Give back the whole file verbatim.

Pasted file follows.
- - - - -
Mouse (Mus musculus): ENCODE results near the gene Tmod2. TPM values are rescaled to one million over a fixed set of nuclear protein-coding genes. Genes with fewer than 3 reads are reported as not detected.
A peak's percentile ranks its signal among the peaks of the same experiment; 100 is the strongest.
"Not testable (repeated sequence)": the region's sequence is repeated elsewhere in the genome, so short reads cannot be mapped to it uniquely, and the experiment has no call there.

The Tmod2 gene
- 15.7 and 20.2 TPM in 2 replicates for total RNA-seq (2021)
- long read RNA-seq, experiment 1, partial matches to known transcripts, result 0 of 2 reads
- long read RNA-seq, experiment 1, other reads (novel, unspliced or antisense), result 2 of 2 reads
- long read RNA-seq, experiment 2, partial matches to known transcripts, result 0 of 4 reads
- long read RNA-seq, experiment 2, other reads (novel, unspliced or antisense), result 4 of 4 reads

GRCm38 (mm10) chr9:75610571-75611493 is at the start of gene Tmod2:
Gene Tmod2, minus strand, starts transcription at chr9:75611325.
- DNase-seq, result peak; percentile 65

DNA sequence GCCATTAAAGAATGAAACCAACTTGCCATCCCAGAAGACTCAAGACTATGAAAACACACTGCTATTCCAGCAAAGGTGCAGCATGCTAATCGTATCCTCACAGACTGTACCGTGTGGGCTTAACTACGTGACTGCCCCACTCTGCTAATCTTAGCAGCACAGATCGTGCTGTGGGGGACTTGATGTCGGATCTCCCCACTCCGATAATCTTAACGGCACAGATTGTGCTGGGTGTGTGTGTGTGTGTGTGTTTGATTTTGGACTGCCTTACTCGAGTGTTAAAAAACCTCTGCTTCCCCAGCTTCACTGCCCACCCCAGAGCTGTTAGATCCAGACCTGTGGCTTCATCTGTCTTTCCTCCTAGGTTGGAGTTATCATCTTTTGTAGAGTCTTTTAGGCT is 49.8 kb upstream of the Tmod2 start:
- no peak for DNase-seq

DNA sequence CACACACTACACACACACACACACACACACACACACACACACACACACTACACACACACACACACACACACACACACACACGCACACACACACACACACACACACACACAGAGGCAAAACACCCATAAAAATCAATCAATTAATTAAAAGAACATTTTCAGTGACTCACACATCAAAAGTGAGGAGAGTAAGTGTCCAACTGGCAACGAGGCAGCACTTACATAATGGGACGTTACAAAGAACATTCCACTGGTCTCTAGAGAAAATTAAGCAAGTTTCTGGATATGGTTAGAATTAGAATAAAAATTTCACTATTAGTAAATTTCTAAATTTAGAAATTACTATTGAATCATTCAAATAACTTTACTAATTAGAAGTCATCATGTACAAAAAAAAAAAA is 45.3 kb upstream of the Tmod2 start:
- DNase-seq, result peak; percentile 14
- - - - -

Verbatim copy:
Mouse (Mus musculus): ENCODE results near the gene Tmod2. TPM values are rescaled to one million over a fixed set of nuclear protein-coding genes. Genes with fewer than 3 reads are reported as not detected.
A peak's percentile ranks its signal among the peaks of the same experiment; 100 is the strongest.
"Not testable (repeated sequence)": the region's sequence is repeated elsewhere in the genome, so short reads cannot be mapped to it uniquely, and the experiment has no call there.

The Tmod2 gene
- 15.7 and 20.2 TPM in 2 replicates for total RNA-seq (2021)
- long read RNA-seq, experiment 1, partial matches to known transcripts, result 0 of 2 reads
- long read RNA-seq, experiment 1, other reads (novel, unspliced or antisense), result 2 of 2 reads
- long read RNA-seq, experiment 2, partial matches to known transcripts, result 0 of 4 reads
- long read RNA-seq, experiment 2, other reads (novel, unspliced or antisense), result 4 of 4 reads

GRCm38 (mm10) chr9:75610571-75611493 is at the start of gene Tmod2:
Gene Tmod2, minus strand, starts transcription at chr9:75611325.
- DNase-seq, result peak; percentile 65

DNA sequence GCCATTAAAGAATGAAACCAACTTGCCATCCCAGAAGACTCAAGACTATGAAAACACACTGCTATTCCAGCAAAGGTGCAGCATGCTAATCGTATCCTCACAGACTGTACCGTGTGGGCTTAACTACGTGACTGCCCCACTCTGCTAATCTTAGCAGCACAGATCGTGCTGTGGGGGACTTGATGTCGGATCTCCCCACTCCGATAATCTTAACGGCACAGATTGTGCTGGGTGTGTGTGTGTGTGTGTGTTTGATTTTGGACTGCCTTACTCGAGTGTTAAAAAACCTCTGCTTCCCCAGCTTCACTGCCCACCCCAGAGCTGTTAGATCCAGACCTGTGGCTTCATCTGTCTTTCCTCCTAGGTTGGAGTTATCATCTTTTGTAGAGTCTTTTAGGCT is 49.8 kb upstream of the Tmod2 start:
- no peak for DNase-seq

DNA sequence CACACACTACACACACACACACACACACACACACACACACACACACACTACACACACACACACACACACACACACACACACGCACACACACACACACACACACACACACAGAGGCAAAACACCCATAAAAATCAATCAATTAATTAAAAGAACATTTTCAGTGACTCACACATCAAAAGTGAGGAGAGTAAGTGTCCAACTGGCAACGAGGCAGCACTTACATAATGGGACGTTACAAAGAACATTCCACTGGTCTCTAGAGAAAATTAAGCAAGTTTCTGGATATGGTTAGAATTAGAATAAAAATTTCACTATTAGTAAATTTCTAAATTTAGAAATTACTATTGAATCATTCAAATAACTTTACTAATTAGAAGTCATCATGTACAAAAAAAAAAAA is 45.3 kb upstream of the Tmod2 start:
- DNase-seq, result peak; percentile 14